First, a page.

The researchers focused on meeting each state's new power demands using only the renewable energies -- wind, solar, geothermal, hydroelectric, and tiny amounts of tidal and wave -- available to each state.They analyzed each state's sun exposure, and how many south-facing, non-shaded rooftops could accommodate solar panels.It's technically possible for each state to replace fossil fuel energy with entirely clean, renewable energy, experts say.A new report is the first to outline how each of the 50 states can achieve such a transition by 2050.The upfront cost of the changes would be significant, but wind and sunlight are free.So the overall cost spread over time would be roughly equal to the price of the fossil fuel infrastructure, maintenance and production, authors say."The main barriers are social, political and getting industries to change.One way to overcome the barriers is to inform people about what is possible," said Jacobson, who is also a senior fellow at the Stanford Woods Institute for the Environment and at the Precourt Institute for Energy.
New work finds that the amount of energy that could be ...
The plan calls for virtually no new hydroelectric dams, but does account for energy gains from improving the efficiency of existing dams.
The report lays out individual roadmaps for each state to achieve an 80 percent transition by 2030, and a full conversion by 2050.
So the overall cost spread over time would be roughly equal to the price of the fossil fuel infrastructure, maintenance and production, authors say. Jacobson, a professor of civil and environmental engineering at Stanford, and colleagues, including U. Berkeley researcher Mark Delucchi, are the first to outline how each of the 50 states can achieve such a transition by 2050.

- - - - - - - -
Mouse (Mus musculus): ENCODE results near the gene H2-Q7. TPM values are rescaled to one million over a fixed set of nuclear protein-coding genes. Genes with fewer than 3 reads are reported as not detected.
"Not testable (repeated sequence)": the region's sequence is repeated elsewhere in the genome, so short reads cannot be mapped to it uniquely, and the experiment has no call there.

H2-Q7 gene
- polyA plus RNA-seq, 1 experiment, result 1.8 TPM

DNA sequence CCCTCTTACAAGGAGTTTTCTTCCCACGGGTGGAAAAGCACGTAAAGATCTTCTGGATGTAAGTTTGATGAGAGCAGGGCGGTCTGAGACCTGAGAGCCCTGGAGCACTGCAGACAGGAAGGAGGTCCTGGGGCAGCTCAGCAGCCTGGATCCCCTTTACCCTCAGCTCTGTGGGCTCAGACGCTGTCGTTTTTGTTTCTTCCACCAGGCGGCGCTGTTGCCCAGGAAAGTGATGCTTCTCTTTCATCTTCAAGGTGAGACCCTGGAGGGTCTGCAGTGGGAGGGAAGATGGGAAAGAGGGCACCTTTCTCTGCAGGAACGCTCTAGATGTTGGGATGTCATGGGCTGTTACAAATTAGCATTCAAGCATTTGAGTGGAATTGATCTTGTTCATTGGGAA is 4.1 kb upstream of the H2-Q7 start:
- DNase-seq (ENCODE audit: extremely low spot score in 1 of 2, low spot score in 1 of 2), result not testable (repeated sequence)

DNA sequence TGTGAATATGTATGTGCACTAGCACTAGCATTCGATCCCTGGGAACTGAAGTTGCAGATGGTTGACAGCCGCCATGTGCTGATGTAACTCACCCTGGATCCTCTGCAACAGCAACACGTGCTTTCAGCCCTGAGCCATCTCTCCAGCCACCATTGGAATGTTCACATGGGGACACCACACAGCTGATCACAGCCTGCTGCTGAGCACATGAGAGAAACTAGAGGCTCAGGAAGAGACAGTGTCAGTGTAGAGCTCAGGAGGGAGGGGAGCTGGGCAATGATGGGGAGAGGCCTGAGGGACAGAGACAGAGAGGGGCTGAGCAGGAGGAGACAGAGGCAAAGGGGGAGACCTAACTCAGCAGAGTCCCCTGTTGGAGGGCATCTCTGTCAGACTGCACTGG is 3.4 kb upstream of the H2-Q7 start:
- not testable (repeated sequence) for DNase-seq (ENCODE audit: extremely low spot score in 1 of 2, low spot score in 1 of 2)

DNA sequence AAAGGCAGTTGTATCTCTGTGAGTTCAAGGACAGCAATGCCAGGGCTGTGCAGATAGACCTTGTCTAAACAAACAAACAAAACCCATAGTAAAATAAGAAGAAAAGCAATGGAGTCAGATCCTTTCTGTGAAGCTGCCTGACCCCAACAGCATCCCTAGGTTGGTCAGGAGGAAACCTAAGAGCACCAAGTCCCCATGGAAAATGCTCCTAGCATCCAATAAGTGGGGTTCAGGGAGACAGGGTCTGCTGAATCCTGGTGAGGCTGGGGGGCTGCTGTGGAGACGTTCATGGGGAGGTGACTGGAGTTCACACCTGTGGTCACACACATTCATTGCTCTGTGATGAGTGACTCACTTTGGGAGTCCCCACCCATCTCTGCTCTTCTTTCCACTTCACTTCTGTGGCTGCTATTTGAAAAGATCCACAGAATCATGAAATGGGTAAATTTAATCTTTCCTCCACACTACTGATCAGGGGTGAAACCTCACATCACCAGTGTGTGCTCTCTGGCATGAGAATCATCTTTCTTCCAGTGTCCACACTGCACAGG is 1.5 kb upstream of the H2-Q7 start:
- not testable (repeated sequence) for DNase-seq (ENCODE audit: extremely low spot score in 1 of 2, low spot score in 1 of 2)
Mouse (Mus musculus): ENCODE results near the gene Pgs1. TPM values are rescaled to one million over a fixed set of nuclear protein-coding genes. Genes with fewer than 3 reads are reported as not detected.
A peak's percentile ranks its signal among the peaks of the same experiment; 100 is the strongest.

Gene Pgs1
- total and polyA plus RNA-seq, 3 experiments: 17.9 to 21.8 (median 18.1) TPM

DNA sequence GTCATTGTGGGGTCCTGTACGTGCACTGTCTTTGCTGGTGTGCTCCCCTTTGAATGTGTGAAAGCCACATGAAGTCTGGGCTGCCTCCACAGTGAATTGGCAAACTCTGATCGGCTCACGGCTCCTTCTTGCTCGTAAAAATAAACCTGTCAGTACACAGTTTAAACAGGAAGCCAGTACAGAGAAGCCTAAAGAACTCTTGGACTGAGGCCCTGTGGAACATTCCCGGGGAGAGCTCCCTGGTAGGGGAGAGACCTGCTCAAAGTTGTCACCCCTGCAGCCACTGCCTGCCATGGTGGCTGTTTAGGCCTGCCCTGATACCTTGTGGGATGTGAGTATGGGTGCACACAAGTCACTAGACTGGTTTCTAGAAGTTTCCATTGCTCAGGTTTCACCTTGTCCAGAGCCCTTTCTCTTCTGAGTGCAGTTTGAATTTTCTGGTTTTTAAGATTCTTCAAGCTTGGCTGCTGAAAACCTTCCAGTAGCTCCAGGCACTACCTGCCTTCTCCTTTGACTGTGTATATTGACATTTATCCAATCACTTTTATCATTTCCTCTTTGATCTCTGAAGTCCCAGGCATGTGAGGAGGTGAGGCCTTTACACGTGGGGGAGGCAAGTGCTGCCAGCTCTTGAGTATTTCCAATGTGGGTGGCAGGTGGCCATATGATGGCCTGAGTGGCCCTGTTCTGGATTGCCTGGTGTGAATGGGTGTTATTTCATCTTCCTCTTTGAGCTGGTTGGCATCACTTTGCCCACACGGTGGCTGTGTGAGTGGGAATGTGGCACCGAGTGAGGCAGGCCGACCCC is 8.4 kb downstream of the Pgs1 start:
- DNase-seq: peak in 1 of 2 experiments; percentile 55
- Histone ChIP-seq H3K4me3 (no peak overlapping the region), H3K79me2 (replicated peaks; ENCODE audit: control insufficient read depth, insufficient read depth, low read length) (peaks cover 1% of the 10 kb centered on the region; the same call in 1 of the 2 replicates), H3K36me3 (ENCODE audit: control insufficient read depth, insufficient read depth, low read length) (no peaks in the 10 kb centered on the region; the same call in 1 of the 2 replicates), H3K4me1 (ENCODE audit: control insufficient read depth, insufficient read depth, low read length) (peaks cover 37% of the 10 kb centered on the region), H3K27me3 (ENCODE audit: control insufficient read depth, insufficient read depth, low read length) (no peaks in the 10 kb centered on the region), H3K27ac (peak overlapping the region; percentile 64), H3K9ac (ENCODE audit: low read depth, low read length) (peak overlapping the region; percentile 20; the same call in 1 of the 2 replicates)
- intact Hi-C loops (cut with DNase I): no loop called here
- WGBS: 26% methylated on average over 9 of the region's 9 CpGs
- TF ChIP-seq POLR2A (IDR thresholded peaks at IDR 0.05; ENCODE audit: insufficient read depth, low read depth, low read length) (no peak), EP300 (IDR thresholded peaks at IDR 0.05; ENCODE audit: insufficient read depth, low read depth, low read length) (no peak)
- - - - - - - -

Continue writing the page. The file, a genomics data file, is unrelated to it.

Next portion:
One potential way to combat ongoing climate change, eliminate air pollution mortality, create jobs and stabilize energy prices involves converting the world's entire energy infrastructure to run on clean, renewable energy. The 50 individual state plans call for aggressive changes to both infrastructure and the ways we currently consume energy, but indicate that the conversion is technically and economically possible through the wide-scale implementation of existing technologies.
Everyone is drinking, peering into their screens and swiping on the faces of strangers they may have sex with later that evening. “Ew, this guy has Dad bod,” a young woman says of a potential match, swiping left.